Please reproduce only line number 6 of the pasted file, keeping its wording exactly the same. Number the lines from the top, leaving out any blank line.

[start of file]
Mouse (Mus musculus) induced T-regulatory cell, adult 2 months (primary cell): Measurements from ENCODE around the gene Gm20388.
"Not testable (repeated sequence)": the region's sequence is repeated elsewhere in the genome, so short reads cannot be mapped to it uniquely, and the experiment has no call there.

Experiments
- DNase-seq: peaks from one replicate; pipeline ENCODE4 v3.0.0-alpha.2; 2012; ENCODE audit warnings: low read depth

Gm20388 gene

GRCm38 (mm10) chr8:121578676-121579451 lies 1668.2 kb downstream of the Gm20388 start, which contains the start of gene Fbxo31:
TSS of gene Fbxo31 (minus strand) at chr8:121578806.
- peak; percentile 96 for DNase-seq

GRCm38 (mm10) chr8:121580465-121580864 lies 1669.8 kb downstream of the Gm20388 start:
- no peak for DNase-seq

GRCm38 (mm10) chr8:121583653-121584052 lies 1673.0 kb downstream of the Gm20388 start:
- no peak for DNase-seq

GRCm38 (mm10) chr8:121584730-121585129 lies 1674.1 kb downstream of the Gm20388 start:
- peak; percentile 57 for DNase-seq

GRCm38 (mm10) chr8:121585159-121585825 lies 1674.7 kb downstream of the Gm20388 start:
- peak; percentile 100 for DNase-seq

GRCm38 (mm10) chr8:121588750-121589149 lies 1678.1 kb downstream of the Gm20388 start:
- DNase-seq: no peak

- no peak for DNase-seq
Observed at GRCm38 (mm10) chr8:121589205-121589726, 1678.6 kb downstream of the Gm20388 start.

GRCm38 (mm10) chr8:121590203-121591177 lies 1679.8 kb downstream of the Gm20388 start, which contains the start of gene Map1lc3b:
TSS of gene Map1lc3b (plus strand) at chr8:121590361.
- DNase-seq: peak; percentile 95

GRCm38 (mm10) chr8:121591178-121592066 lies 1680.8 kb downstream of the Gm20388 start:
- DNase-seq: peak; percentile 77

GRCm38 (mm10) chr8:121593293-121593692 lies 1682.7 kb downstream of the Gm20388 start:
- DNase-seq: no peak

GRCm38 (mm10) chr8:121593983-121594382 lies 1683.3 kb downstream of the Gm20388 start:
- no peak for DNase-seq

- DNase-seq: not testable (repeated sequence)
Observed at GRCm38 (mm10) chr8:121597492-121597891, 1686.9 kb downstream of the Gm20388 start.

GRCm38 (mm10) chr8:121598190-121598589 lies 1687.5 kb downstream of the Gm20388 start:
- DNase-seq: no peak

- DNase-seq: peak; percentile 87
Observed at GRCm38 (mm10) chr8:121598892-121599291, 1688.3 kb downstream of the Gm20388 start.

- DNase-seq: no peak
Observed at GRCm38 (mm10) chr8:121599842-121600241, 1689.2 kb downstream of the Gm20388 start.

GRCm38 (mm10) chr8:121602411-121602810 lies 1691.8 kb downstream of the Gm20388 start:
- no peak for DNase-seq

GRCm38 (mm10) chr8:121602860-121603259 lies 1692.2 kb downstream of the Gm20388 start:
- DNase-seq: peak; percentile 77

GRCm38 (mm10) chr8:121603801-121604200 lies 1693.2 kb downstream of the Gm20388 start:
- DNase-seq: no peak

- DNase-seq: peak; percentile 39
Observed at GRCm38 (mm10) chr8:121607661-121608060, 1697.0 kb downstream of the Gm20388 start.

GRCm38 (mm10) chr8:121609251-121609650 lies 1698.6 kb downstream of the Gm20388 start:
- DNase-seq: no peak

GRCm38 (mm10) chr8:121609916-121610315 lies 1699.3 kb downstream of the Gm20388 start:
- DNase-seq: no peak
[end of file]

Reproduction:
GRCm38 (mm10) chr8:121578676-121579451 lies 1668.2 kb downstream of the Gm20388 start, which contains the start of gene Fbxo31: